FOXBORO -- As far as Devin McCourty's position in the secondary goes on game days, there are two things we know:
1. McCourty says he'll play wherever the coaches ask him to.
2. The coaches say they'll play him wherever it is deemed best for the team on a week-to-week basis.
Good to have that all figured out.
But for however uncertain his status may be -- especially considering safety Steve Gregory's possible return this weekend and last week's trade for cornerback Aqib Talib -- there are a few things to take from the situation.
For starters, the secondary has settled down some. McCourty has now played two games at safety this season. He remarked after last week's win over the Rams that he already feels more comfortable on the back end.
It seems he's embracing the move.
"It's cool. It's different. You get used to seeing more of the field," McCourty said of the new vantage. "I think you have more of a responsibility, since you have that viewpoint, to let everyone else know. Because I know when you're playing corner it's not as easy to see the different things that you see on film when you're just on that side of the field. So I try to just communicate and let guys know if I see anything from film study that might happen so they're aware of it."
Communication is key. Unfortunately, consistency in personnel -- something the Patriots haven't had in the secondary -- is key to communication.
Earlier in the week, head coach Bill Belichick acknowledged how roster upheaval can create problems.
"I think the more consistent we can be as a unit then that builds their communication and better teamwork between the players that are involved.There are always going to be some moving parts, there are moving parts every week because of the team that we play and unfortunately weve had, like every team does, guys go in and out for various reasons, so its not perfect."
During games, much of that effort now falls on McCourty's shoulders. Belichick said Wednesday he appreciates his player's style.
"He's not a guy that has a lot of excess communication; he's concise, he's to the point: 'Here's the call, here's what it is.' It's good. Devin's more like, 'Here's what we need to do. Just get to the point and do it.' He does a good job at it."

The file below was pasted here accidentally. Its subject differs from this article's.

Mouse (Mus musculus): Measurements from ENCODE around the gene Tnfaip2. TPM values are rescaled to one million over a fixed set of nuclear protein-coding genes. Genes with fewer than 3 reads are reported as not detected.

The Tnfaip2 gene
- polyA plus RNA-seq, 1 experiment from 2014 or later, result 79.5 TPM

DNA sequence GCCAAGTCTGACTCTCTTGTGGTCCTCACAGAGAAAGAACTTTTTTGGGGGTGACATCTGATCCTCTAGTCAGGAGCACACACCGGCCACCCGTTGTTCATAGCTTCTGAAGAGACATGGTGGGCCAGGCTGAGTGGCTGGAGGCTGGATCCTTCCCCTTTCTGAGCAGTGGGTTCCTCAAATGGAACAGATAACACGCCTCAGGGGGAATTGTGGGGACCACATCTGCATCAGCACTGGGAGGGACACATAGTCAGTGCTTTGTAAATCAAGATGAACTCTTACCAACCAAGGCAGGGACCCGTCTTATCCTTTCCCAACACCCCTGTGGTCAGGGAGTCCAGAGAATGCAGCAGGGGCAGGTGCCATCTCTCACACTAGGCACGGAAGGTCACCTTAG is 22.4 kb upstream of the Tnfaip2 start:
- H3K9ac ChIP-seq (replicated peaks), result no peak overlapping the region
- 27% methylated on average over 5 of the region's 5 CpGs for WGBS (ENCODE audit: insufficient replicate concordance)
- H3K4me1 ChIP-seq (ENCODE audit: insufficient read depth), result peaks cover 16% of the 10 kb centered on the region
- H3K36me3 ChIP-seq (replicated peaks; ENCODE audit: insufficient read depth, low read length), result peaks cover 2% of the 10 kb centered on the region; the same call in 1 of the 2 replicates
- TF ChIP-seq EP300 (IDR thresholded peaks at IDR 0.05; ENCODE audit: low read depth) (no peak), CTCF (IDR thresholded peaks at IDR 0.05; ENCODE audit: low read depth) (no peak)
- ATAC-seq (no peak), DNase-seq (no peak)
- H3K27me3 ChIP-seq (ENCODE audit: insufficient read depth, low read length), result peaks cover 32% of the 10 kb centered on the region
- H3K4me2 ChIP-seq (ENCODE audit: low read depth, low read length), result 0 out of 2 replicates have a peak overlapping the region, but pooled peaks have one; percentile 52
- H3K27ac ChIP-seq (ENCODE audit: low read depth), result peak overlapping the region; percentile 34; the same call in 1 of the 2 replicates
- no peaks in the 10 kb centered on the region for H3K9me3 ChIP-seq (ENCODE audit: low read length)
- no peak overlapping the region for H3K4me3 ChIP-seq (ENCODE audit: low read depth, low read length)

As for the player himself, McCourty believes his positional flip-flopping actually provides an advantage.
"I have a good knowledge of, especially for our corners, what they're doing. I think a little bit of that helps when I can say things and communicate with them, to let them know that I'm going to call. My experience at corner helps me out with that aspect, and then just going out there and playing and listening to the guys that've been playing safety when they're trying to help me out."
Guys like Gregory.
Though he's been sidelined with a hip injury since Week 4, the veteran safety has been a valuable resource in the film room and in meetings for the entire defensive backfield.
McCourty's appreciation for Gregory was returned in kind this week.
"Dev's a great athlete," he said. "He understands football; he's a smart football player. He understands what we're trying to do as a defense and he has the ability to play any position in the secondary, so he's done a great job."
So despite all the moving parts, all the instability, maybe there are fundamental aspects of McCourty's move that will make the whole thing work.
Gregory put it simply enough.
"Dev's a selfless guy. He's a team player. He just wants us to win, and whatever they ask him to do, just like the rest of us, he'll do."